With a risk index of 95.05 per cent, Emirates beat out its nearest rivals KLM (93.31 per cent), JetBlue (91.61 per cent), Delta (91.55 per cent) and EasyJet (91.28 per cent) among the 25 airlines surveyed. This is according to Arabian Business newsletter, 3 jan 2022.
Dubai-based Emirates has been named the world’s safest airline for the second successive year, according to the Hamburg-based Jet Airliner Crash Data Evaluation Centre (JACDEC). With a risk index of 95.05 percent, Emirates beat out its nearest rivals KLM (93.31 per cent), JetBlue (91.61 percent), Delta (91.55 percent) and EasyJet (91.28 percent) aamong the 25 airlines surveyed. The survey was carried out for aviation magazine Aero International.
For the first time, JACDEC also published regional rankings, which compare the world’s largest airlines within one of four regions. On a regional level, Emirates slipped behind Abu Dhabi-based Etihad Airways, which due to its size did not make it onto the global list.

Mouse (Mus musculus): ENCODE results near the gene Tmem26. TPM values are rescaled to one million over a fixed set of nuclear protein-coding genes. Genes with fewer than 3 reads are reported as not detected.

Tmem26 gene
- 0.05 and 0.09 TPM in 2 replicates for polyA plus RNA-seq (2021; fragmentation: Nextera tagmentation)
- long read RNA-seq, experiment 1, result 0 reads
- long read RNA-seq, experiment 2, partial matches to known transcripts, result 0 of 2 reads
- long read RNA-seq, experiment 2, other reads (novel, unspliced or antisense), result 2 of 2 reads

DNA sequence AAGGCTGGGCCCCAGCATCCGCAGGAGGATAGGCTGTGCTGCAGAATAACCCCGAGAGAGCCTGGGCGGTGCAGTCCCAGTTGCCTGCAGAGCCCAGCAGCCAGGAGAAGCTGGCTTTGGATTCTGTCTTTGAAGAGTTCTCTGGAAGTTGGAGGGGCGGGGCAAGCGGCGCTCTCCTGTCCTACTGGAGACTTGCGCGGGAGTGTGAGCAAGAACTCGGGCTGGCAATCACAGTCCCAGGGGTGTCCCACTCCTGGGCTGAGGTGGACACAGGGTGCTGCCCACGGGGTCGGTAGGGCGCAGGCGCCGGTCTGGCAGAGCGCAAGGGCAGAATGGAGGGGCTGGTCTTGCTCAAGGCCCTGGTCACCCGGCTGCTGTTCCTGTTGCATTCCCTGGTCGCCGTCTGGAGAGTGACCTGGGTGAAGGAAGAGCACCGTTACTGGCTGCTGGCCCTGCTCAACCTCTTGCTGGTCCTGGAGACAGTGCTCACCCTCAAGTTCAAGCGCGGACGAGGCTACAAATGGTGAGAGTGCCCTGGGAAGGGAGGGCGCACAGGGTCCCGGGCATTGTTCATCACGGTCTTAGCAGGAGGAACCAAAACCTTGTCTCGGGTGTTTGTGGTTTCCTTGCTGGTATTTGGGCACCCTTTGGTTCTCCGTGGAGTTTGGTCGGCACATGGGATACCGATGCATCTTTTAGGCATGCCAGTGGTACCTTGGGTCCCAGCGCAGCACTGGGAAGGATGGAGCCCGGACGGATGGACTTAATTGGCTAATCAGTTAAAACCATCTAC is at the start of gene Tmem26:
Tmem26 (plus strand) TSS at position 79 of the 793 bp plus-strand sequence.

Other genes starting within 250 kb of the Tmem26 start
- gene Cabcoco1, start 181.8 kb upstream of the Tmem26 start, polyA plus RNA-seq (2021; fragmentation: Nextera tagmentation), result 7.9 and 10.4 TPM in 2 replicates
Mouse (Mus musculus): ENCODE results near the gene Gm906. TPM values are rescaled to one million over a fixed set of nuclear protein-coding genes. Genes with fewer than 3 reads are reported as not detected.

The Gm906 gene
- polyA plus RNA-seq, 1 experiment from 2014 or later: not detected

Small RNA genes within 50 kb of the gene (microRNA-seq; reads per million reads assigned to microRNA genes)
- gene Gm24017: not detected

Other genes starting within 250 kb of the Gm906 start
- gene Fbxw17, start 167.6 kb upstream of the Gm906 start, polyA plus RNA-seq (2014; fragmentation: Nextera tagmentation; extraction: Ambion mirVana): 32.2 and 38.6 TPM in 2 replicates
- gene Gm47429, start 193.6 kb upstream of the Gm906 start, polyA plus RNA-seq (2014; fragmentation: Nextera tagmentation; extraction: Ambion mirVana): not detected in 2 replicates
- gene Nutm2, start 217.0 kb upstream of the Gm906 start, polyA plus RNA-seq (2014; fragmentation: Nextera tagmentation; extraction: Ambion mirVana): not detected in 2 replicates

In Europe, KLM (93.31 per cent) took first place, ahead of Finnair (93.16 per cent), Air Europa (93.12 per cent), Transavia (92.83 per cent), easyJet (91.28 per cent) and Norwegian (90.95 per cent).
The creation of regional categories was “primarily due to the changed size ratios, which shifted in favour of many airlines with strong domestic markets such as China or the US,” explained JACDEC founder Jan-Arwed Richter.
Due to pandemic-related slumps in the aviation industry throughout 2021, as well as only a timid resurgence of passenger numbers, past airline accidents had a greater impact on results this time. Some well-known airlines such as Austrian, Eurowings and Condor didn’t even make it into the European Top 25 due to insufficient passenger-kilometre performance in 2021.
Even before the emergence of the omicron variant and the renewed restrictions that followed in its wake, aviation industry losses due to the pandemic have already totalled some $200 billion, according to Willie Walsh, director general of the airline association IATA.
Walsh predicted a total loss of $52 billion for 2021 and of $12 billion in 2022, before the aviation industry finally returns to making profits in 2023.